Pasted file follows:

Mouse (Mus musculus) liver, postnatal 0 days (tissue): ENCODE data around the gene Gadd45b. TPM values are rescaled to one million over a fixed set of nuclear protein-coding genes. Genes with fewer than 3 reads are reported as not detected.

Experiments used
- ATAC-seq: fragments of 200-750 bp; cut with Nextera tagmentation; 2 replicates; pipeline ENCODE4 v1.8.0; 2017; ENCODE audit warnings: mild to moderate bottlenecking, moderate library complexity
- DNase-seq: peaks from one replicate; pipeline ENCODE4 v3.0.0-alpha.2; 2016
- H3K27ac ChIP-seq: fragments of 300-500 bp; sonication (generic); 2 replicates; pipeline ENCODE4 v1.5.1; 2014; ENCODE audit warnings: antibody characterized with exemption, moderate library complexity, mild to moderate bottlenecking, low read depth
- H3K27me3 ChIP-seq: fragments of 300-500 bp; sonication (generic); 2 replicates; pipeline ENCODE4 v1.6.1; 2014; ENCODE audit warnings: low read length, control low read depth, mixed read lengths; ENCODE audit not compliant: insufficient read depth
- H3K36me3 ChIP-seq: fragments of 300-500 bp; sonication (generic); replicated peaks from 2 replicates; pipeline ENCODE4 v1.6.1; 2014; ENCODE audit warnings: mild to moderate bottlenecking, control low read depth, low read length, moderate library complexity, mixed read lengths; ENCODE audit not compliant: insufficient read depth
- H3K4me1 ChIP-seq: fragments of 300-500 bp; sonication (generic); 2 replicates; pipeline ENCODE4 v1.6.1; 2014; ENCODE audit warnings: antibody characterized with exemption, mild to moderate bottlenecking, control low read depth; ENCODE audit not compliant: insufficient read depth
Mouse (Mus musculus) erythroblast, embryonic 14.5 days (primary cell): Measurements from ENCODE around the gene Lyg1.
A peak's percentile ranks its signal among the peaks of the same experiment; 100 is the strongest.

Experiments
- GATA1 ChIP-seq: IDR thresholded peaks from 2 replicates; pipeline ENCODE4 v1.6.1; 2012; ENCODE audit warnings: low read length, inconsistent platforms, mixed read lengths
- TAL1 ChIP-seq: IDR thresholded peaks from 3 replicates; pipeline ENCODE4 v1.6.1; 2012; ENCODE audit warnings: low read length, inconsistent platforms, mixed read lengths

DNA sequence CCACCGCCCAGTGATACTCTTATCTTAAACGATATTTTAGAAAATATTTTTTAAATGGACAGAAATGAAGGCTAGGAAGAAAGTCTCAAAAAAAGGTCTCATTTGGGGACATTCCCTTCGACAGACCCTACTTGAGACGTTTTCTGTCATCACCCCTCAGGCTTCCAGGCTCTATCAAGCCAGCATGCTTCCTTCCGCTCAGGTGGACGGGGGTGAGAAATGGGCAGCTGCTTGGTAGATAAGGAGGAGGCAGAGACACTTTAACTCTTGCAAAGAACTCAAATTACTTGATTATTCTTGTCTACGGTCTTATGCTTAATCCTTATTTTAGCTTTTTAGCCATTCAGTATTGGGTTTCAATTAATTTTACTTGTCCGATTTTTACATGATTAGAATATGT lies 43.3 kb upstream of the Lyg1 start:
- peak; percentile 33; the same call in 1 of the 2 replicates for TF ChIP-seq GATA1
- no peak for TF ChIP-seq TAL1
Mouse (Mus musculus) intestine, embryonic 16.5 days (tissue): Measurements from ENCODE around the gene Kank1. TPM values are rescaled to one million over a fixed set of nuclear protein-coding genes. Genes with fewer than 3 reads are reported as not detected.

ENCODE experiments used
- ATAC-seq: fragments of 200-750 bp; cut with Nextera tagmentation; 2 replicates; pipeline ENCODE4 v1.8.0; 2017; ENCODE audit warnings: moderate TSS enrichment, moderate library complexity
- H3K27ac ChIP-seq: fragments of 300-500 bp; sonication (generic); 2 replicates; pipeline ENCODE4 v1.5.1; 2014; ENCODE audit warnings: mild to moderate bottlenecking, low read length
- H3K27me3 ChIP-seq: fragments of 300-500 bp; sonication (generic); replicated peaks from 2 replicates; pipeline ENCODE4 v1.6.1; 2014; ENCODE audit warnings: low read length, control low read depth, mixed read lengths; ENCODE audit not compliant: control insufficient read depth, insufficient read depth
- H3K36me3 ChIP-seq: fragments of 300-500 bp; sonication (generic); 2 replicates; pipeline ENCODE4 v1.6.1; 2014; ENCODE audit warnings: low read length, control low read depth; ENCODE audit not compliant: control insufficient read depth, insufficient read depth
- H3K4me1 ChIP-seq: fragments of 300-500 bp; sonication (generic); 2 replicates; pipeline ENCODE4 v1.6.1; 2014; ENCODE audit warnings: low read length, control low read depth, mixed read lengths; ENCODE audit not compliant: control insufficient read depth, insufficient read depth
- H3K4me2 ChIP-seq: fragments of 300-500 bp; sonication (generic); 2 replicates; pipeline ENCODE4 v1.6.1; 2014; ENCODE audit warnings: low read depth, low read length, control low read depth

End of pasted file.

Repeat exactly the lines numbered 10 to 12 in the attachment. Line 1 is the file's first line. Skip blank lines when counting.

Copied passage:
A peak's percentile ranks its signal among the peaks of the same experiment; 100 is the strongest.

Experiments
- GATA1 ChIP-seq: IDR thresholded peaks from 2 replicates; pipeline ENCODE4 v1.6.1; 2012; ENCODE audit warnings: low read length, inconsistent platforms, mixed read lengths